Freitas do Amaral, a ‘father’ of Portuguese democracy, dies


FILE – In this Sept. 19, 1995 file photo, Diogo Freitas do Amaral, the incoming president of the United Nations General Assembly, gavels the assembly into session at UN Headquarters. Diogo Freitas do Amaral, a Portuguese conservative politician who played a leading role in cementing democracy after the country’s 1974 Carnation Revolution and later became president of the United Nations General Assembly, has died it was announced Thursday, Oct. 3 2019. He was 78.(AP Photo/Kathy Willens, file)

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LISBON, Portugal (AP) — Diogo Freitas do Amaral, a conservative Portuguese politician who played a leading role in cementing the country’s democracy after its 1974 Carnation Revolution and later became president of the U.N. General Assembly, has died at 78.

The Portuguese government announced his death Thursday without providing further details.

Earlier this year, President Marcelo Rebelo de Sousa described Freitas do Amaral as “one of the fathers of Portuguese democracy.”

Freitas do Amaral was a co-founder and the first leader of the Christian Democratic Party, which was formed barely three months after the Portuguese army coup on April 25, 1974. The coup leaders ousted a four-decade dictatorship and promised to introduce parliamentary democracy, but their ambitions were slowed by political turmoil.

Freitas do Amaral’s party helped to balance out the far-left fervor, led by the Portuguese Communist Party, which surged after the ouster of the dictatorship set up in the 1930s by Antonio Salazar.

Freitas do Amaral played a central role in helping to steer Portugal away from its radical course in the post-revolution years, which coincided with the Cold War and triggered fears in Western Europe and the U.S. that the country, a NATO member, might align with Moscow.

Despite his democratic credentials, Freitas do Amaral was shunned by the party he helped create after he accepted the post of foreign minister in a Socialist Party government in 2005. Christian Democrat officials took down his photograph from a wall in their Lisbon headquarters and mailed it across town to the Socialist Party. Freitas do Amaral said he was never again invited to a party event.

Freitas do Amaral was “one of the founders of our democratic system,” Portuguese Prime Minister Antonio Costa said in a statement announcing his death, adding that his countrymen should “bow in homage” to him.

Costa, a former colleague, said he was impressed by Freitas do Amaral’s “legal knowledge, political experience and clarity and his deeply felt sense of state and democratic culture.”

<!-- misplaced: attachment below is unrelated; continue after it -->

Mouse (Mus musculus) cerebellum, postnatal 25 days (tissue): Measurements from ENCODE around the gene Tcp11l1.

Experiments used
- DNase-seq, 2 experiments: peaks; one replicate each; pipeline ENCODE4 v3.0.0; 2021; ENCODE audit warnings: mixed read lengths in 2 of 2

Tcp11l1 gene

The government will declare a national day of mourning on the day of the funeral, which is still to be arranged.

“He was a renowned jurist and scholar and a brilliant politician, wholly dedicated to public service, who left a very strong imprint as President of the United Nations General Assembly,” said U.N. Secretary-General Antonio Guterres, a former Portuguese prime minister.

After Portugal’s first parliamentary elections with universal suffrage in 1976, Freitas do Amaral served in a series of governments as deputy prime minister, foreign minister and defense minister.

He was a key member of the Democratic Alliance, which drew moderates from various parties to stand together in a 1979 election. It won a majority in parliament.

Freitas do Amaral, a professor of law, was one of the driving forces behind a new Constitution approved in 1982.

The initial post-revolution Constitution of 1976 was inspired by Marxism, calling for the nationalization of the means of production. It also provided for the coup’s military leaders to have an unelected power-sharing role in government.

The 1982 reform removed the ideological references, closed the military’s path to power, opened up the economy and created the Constitutional Court.

Freitas do Amaral narrowly lost the 1986 presidential election, capturing 49% of the vote, to Socialist Party candidate Mario Soares.

He served as president of the U.N. General Assembly between 1995 and 1996, where he pressed member nations _ especially the United States _ to pay their outstanding dues.

He also loudly opposed the U.S.-led invasion of Iraq in 2003.

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